Many of you may have gone to or watched the coverage of this year’s R.H.S. Chelsea Flower Show. And if you did, you probably fell in love with the bearded irises displayed on some of the exhibits!

I love bearded irises, so it was wonderful to enjoy their beauty at the show.

Some of them were specifically bred to work perfectly in the display designs.

The muted and pastel shades shown created a wonderful sight to enjoy.

Bearded irises have some of the most colourful and flamboyant flowers of many perennials and always make a ‘look at me’ statement when planted in a garden.

colourful bearded irises

Given the right conditions, I find that they are very easy to grow.

Give them extremely well-drained, non-acid soil and plant them in a sunny spot.  However, if you don’t have that type of soil, try growing them in raised beds filled with sand or very free draining soil as they don’t need feeding!

Traditionally irises are planted six weeks after they’ve flowered, so from July onwards.  I try to avoid planting over winter as the root (known as the rhizome) may rot sitting in wet, cold soil.

Bearded Irises in lovely colours

They can also be planted in spring but they’re unlikely to flower that year so it’s best to plant them during the summer months.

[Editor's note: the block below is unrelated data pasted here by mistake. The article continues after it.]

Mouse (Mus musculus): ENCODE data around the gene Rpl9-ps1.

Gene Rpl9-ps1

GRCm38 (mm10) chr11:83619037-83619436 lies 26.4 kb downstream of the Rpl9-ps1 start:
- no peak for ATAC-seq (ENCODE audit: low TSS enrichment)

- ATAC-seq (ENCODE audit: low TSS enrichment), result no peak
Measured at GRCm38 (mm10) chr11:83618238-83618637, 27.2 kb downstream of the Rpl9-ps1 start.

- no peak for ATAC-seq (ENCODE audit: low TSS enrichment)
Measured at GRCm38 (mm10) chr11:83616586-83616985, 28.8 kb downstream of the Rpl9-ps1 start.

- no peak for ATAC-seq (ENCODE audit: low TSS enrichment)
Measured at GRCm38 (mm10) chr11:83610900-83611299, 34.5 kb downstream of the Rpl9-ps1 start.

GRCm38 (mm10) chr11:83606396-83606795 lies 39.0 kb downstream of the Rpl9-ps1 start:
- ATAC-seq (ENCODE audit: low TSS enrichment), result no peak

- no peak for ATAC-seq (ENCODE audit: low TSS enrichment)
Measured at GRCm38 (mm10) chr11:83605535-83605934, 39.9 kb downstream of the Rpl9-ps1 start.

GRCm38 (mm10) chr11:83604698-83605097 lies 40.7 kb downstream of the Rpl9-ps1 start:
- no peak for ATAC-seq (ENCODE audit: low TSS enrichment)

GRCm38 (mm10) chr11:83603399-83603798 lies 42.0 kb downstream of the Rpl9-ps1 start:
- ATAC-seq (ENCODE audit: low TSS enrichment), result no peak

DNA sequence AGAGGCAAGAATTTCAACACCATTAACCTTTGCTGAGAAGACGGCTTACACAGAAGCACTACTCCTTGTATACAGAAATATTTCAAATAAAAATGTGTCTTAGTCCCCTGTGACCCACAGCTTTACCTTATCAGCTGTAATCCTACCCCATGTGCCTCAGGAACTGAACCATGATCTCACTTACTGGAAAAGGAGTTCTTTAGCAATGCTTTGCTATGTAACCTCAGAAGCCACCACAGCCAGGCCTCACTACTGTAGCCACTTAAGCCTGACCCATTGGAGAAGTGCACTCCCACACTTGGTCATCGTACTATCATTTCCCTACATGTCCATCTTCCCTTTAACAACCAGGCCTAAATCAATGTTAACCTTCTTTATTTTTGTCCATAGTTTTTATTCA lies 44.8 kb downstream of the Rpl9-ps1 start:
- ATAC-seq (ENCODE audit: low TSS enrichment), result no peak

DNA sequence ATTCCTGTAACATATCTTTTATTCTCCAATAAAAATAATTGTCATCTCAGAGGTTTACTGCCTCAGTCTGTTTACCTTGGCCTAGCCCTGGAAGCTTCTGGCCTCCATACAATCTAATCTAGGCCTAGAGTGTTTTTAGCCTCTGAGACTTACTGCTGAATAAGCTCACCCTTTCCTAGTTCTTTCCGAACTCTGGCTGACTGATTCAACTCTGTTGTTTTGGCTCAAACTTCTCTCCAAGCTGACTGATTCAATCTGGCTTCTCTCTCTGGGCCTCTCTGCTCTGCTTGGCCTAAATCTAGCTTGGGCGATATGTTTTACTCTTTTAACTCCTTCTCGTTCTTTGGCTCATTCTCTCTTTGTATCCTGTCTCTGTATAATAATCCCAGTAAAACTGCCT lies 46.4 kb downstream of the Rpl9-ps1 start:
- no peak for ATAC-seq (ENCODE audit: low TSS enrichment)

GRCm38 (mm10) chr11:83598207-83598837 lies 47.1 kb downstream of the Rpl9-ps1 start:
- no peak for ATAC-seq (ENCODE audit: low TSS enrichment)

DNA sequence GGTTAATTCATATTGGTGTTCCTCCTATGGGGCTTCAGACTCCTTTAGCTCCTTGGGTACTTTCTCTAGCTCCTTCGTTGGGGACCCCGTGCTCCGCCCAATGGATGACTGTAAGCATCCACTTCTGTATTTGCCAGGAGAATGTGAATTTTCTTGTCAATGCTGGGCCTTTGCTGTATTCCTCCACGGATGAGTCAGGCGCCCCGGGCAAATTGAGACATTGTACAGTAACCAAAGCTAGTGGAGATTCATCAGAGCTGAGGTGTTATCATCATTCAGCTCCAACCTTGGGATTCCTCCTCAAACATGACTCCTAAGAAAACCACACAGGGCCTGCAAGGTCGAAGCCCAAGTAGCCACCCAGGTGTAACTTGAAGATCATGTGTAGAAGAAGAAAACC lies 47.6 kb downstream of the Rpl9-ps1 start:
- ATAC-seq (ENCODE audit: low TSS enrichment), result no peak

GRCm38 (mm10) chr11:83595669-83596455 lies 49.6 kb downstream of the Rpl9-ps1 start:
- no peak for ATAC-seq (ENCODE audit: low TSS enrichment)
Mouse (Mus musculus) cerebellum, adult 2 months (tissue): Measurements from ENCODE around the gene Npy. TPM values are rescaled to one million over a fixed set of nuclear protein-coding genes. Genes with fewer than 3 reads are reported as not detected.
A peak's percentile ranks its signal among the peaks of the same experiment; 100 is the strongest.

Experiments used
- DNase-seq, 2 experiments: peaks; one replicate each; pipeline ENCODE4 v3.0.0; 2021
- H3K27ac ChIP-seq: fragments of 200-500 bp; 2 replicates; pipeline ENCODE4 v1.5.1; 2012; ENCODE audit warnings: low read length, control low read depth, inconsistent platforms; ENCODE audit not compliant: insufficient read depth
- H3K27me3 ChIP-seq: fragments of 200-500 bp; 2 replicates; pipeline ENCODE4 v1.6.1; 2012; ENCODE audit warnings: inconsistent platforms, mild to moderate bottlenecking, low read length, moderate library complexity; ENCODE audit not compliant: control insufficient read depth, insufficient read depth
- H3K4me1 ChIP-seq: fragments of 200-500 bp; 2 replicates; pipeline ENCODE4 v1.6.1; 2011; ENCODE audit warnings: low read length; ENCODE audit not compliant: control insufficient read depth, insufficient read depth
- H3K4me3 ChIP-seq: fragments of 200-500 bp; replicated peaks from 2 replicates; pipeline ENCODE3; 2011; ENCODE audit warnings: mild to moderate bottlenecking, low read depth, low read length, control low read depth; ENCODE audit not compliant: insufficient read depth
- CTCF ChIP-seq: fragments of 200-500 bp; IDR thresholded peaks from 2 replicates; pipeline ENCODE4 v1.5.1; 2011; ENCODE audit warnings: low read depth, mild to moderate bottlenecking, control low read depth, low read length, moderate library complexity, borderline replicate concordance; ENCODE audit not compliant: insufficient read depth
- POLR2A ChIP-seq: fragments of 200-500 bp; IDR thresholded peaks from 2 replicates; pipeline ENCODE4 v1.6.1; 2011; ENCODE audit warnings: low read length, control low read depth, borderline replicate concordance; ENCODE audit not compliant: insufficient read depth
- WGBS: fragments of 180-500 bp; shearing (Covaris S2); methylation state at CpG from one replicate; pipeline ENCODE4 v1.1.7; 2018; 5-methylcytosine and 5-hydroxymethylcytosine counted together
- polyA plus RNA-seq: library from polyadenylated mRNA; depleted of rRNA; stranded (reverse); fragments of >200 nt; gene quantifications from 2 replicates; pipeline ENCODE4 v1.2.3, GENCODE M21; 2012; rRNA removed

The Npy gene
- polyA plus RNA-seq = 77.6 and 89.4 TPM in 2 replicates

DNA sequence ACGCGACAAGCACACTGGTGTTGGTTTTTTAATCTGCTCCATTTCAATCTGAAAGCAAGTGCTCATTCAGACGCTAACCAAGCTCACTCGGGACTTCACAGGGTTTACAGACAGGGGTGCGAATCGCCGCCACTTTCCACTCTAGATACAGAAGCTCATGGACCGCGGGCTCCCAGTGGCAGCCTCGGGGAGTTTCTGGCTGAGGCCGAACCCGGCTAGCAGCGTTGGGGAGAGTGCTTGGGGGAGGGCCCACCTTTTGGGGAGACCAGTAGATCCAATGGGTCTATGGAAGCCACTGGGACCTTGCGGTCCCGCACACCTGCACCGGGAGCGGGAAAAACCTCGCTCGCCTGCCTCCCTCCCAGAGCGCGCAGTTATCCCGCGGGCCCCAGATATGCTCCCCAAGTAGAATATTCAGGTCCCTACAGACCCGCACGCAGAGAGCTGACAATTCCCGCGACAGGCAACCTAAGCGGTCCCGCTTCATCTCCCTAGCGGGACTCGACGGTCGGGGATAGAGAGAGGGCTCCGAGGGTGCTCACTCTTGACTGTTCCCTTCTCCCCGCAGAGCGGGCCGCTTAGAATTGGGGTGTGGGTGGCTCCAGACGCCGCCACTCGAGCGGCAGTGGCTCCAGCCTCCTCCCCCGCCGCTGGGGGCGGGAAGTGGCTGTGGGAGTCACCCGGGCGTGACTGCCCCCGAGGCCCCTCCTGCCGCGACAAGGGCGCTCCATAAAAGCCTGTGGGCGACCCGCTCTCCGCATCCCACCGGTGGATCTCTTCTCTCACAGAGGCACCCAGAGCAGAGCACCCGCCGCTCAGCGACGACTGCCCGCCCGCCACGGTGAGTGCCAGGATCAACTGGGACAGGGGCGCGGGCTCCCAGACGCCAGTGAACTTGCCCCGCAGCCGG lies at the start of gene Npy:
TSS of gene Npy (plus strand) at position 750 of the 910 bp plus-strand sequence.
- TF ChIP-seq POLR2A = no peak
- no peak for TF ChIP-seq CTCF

To keep bearded irises flowering well each year, their rhizomes should be exposed to the sun and not crowded out by other plants.

So planting them at the edge of a border or giving them their own planting bed is ideal.

They can be grown with other perennials that don’t grow over the iris’s rhizome.

Bearded irises also need to be divided from time to time.

Why do you need to divide bearded irises?

Bearded irises increase by sending out new rhizomes, which spread outwards as they grow, creating a fan shape.

Also, the old original rhizome remains without withering and fading away but stops flowering.

Eventually the spreading clump will contain so many old rhizomes that the plant as a whole will stop flowering.

Also, dividing the clump and removing the old rhizomes, rejuvenates the plant, kick starting it into flowering again.

A rhizome pulled out of the ground

How do you divide bearded irises?

I find that this is best done during the summer months.

First, dig up the clump, shake off the soil and snap off any rhizome that has green leaves top and put them to one side as they are the plants that will grow and flower.

Dividing a rhizome

Discard the old central rhizome from which you snapped off the newer rhizomes as this won’t flower again.

Then trim the roots of the remaining rhizomes and cut the leaves down to approximately the length of your hand.

Finally, you can cut the leaves either straight across or at an angle, according to your preference.

Trimming the roots makes it easier to plant, (remembering to keep the rhizome on top of the soil not buried). And additionally, I find that reducing the length of the leaves helps prevent the rhizome becoming loose in high winds.

By dividing your bearded irises this month, you will be able to enjoy these wonderful flowers for years to come.

To find out more about dividing plants:

Or check out my Pinterest board for more ideas: